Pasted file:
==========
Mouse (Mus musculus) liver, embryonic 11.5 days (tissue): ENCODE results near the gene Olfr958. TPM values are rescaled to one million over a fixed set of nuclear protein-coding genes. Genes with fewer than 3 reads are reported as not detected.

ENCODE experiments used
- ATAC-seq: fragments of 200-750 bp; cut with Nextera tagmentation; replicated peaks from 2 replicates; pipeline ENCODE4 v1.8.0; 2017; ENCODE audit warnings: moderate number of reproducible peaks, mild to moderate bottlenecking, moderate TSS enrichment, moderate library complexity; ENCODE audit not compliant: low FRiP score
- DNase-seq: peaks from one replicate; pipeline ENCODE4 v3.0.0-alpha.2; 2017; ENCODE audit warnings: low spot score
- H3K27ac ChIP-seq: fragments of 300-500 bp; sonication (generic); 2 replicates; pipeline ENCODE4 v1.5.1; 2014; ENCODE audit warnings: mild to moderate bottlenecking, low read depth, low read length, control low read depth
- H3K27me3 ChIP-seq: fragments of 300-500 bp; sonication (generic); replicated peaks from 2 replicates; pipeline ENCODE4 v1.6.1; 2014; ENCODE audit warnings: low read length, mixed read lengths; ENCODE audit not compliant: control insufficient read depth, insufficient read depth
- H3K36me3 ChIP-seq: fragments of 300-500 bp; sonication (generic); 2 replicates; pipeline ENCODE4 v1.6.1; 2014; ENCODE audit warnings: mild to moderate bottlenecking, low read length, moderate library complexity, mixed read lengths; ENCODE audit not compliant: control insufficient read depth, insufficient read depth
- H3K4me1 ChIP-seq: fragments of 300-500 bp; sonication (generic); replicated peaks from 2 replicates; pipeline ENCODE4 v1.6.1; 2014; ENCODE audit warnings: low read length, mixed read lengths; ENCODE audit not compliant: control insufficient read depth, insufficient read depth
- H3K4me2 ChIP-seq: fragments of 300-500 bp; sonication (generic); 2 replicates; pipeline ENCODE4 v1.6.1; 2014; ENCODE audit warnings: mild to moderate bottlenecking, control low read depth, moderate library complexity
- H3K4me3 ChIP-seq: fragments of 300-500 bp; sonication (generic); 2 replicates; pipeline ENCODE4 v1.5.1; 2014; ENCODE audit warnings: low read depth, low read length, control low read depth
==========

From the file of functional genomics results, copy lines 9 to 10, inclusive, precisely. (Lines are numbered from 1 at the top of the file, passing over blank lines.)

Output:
- H3K4me2 ChIP-seq: fragments of 300-500 bp; sonication (generic); 2 replicates; pipeline ENCODE4 v1.6.1; 2014; ENCODE audit warnings: mild to moderate bottlenecking, control low read depth, moderate library complexity
- H3K4me3 ChIP-seq: fragments of 300-500 bp; sonication (generic); 2 replicates; pipeline ENCODE4 v1.5.1; 2014; ENCODE audit warnings: low read depth, low read length, control low read depth